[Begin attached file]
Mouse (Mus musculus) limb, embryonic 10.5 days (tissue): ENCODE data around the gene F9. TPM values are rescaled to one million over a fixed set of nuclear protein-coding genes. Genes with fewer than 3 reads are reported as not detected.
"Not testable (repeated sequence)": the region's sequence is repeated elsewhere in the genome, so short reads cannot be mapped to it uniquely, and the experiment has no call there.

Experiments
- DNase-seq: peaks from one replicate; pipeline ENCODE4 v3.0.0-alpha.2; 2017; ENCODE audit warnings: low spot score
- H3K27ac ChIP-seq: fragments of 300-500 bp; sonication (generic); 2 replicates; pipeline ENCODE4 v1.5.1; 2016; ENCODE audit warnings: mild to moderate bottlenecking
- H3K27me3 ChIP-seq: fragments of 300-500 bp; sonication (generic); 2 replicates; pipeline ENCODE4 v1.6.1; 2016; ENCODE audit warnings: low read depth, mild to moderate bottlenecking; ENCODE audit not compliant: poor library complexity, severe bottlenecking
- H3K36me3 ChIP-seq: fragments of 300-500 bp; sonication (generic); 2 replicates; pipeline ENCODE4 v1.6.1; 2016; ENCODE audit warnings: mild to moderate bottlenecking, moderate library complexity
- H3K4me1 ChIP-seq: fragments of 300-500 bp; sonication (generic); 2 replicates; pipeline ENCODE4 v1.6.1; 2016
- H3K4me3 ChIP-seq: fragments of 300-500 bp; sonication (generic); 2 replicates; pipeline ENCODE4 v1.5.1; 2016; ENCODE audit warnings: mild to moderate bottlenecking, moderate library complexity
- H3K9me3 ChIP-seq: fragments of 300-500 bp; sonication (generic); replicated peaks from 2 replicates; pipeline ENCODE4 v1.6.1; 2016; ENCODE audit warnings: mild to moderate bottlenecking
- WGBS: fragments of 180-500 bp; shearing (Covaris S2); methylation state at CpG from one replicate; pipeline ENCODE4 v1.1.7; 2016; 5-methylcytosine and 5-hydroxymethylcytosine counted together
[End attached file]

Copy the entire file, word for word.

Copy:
Mouse (Mus musculus) limb, embryonic 10.5 days (tissue): ENCODE data around the gene F9. TPM values are rescaled to one million over a fixed set of nuclear protein-coding genes. Genes with fewer than 3 reads are reported as not detected.
"Not testable (repeated sequence)": the region's sequence is repeated elsewhere in the genome, so short reads cannot be mapped to it uniquely, and the experiment has no call there.

Experiments
- DNase-seq: peaks from one replicate; pipeline ENCODE4 v3.0.0-alpha.2; 2017; ENCODE audit warnings: low spot score
- H3K27ac ChIP-seq: fragments of 300-500 bp; sonication (generic); 2 replicates; pipeline ENCODE4 v1.5.1; 2016; ENCODE audit warnings: mild to moderate bottlenecking
- H3K27me3 ChIP-seq: fragments of 300-500 bp; sonication (generic); 2 replicates; pipeline ENCODE4 v1.6.1; 2016; ENCODE audit warnings: low read depth, mild to moderate bottlenecking; ENCODE audit not compliant: poor library complexity, severe bottlenecking
- H3K36me3 ChIP-seq: fragments of 300-500 bp; sonication (generic); 2 replicates; pipeline ENCODE4 v1.6.1; 2016; ENCODE audit warnings: mild to moderate bottlenecking, moderate library complexity
- H3K4me1 ChIP-seq: fragments of 300-500 bp; sonication (generic); 2 replicates; pipeline ENCODE4 v1.6.1; 2016
- H3K4me3 ChIP-seq: fragments of 300-500 bp; sonication (generic); 2 replicates; pipeline ENCODE4 v1.5.1; 2016; ENCODE audit warnings: mild to moderate bottlenecking, moderate library complexity
- H3K9me3 ChIP-seq: fragments of 300-500 bp; sonication (generic); replicated peaks from 2 replicates; pipeline ENCODE4 v1.6.1; 2016; ENCODE audit warnings: mild to moderate bottlenecking
- WGBS: fragments of 180-500 bp; shearing (Covaris S2); methylation state at CpG from one replicate; pipeline ENCODE4 v1.1.7; 2016; 5-methylcytosine and 5-hydroxymethylcytosine counted together